It’s a common problem in Ohio: a dispute between two neighbors over connecting to a subsurface drainage tile system that crosses property lines. Can one neighbor cut off the other neighbor’s access to a tile? Can one go onto the other’s property to maintain the tile? If one replaces their system, can they still connect to the other’s tile? Answers to neighbor drainage questions can be, like subsurface water, a little murky. But a recent appeals court decision on a Licking County drainage dispute provides a few clear answers.
The drainage system at issue. Landowner Foor’s clay subsurface drainage system had been on his farm for over fifty years. Foor’s system connected to a larger drainage tile that ran across neighbor Helfrich’s property and eventually emptied into a pond on Helfrich’s land. Foor and his predecessors had uused and maintained the line on Helfrich’s property prior to Helfrich’s ownership.
The dispute. Foor planned to replace his old system and also offered to replace the tile he connected to on neighbor Helfrich’s property. Helfrich refused the replacement. During installation of Foor’s tile, Helfrich dug up the tile area near the boundary and filled the hole with rocks and refuse, after which water welled up and flowed over the properties rather than through the tile on Helfrich’s property. Foor installed a standpipe on his side of the boundary. Helrich filed a complaint against Foor, claiming that Foor’s drainage was excessive and harmful. Foor responded by asking the court to establish his rights to a drainage easement and irrevocable license to use the property where the tile ran across Helfrich’s property. A jury ruled in favor of Foor, awarding him $30,000 in damages and both an easement and irrevocable license where the tile ran across Helfrich’s property.
The appeal. The Fifth District Court of Appeals affirmed two conclusions on the drainage rights of the two neighbors:
- First, the court held that Foor’s replacement of the pre-existing subsurface drainage system was not an “alteration” of the flow of surface water that would trigger Ohio’s “reasonable use” rule for drainage. The reasonable use rule allows a legal claim when an alteration of surface water flow causes an unreasonable interference with someone’s property. Because the newly installed tile did not increase the amount of water draining from Foor’s property and maintained the same amount of drainage that had occurred for over fifty years, the court concluded there was no “alteration” of surface water flow. Without an alteration, the reasonable use rule did not apply and Helfrich did not have a claim against Foor based on the reasonable use rule.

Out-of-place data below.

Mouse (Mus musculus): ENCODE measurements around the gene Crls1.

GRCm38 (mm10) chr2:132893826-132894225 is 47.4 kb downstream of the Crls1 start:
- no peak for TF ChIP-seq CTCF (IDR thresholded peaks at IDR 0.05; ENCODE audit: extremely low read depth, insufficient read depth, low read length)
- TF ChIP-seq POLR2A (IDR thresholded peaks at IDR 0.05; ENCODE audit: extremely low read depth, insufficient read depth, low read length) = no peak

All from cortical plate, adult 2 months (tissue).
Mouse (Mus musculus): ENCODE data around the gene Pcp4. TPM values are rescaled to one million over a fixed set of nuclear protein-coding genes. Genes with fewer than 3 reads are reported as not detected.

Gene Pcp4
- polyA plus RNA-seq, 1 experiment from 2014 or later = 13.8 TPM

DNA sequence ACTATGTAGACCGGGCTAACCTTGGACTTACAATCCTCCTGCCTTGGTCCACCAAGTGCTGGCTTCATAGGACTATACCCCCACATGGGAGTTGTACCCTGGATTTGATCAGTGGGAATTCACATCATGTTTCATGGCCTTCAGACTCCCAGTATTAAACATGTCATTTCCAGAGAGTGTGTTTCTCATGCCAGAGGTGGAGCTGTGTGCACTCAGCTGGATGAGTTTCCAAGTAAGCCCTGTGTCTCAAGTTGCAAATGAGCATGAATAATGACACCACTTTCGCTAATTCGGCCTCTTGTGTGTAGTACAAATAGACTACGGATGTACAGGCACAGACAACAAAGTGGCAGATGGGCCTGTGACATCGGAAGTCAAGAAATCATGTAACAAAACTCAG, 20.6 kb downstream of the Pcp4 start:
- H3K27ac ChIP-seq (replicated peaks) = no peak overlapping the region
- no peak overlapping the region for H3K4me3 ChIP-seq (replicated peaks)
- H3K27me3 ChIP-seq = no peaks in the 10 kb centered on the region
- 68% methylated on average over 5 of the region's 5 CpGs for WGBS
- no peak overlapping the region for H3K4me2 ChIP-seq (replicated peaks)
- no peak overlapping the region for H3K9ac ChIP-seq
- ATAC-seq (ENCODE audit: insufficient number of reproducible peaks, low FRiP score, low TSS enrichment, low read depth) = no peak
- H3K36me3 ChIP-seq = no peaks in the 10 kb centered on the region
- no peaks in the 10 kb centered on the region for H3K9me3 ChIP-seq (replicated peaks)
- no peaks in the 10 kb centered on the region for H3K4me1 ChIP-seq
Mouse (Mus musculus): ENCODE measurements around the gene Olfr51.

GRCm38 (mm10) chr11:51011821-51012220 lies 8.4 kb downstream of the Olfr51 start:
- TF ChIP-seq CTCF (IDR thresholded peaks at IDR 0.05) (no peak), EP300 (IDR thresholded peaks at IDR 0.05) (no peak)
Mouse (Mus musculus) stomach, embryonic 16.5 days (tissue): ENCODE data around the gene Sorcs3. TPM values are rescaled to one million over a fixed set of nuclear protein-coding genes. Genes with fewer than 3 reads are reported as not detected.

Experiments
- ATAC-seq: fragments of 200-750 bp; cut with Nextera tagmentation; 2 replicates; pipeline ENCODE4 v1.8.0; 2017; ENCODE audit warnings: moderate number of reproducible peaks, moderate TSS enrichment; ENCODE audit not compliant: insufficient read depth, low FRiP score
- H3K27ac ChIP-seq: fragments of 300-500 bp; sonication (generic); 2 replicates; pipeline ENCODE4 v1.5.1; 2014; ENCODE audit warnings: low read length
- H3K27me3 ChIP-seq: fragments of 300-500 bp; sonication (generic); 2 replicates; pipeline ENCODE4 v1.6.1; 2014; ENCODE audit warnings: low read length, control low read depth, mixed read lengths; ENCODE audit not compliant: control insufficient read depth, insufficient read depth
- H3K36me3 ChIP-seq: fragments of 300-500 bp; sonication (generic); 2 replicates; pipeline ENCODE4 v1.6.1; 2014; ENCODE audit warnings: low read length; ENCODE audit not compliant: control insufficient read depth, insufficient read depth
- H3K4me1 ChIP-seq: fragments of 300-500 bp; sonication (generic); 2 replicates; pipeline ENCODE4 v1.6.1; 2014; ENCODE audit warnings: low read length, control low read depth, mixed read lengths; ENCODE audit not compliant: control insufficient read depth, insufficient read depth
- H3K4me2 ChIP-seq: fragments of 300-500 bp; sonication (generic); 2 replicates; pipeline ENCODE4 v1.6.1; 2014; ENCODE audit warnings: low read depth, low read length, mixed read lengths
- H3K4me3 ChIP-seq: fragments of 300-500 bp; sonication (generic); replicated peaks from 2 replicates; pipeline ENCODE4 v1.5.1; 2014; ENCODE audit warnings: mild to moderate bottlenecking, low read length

- Second, the court refused to overturn the jury’s award of a drainage easement and irrevocable license across Helfrich’s land to Foor. Helfrich argued there was not sufficient evidence for the jury’s verdict but the court disagreed. The jury determined that an “easement by estoppel” existed when Helfrich purchased the property, based on evidence that the easement was apparent and not hidden to Helfrich when he purchased the property; that Foor and his predecessors relied on the drainage access and had previously repaired the tile on the neighboring property; and that the prior owners of the Helfrich property had gone along with Foor’s maintenance and use of the drainage tile on their land. Likewise, the court held there was sufficient evidence to support the jury’s conclusion that the previous owners of the Helfrich property had granted the prior owners of the Foor property a “license” or right to enter their property and maintain the tile. The jury determined that substantial investment by Foor and his predecessors suggested that the license was intended to be permanent, and the appeals court found that sufficient evidence also existed to support that conclusion.
How does this affect future drainage disputes between neighbors? The Fifth District decision provides useful precedent for the difficult questions neighbor drainage disputes raise. The case supports the argument that a landowner has a legal right to maintain a subsurface drainage system that crosses property lines. As long as there is not an “alteration” of surface water flow and history shows prior use, reliance, and maintenance of the connecting tile line on a neighbor’s property, a landowner can be in a strong legal position for continued use and maintenance of the tile. Will other appellate courts agree with the Fifth District’s analysis, or will Helfrich ask the Ohio Supreme Court to review the decision? Answers to those questions, like subsurface water, are a little murky.
Read the Fifth Appellate District’s decision in Helfrich v. Foor Family Investments.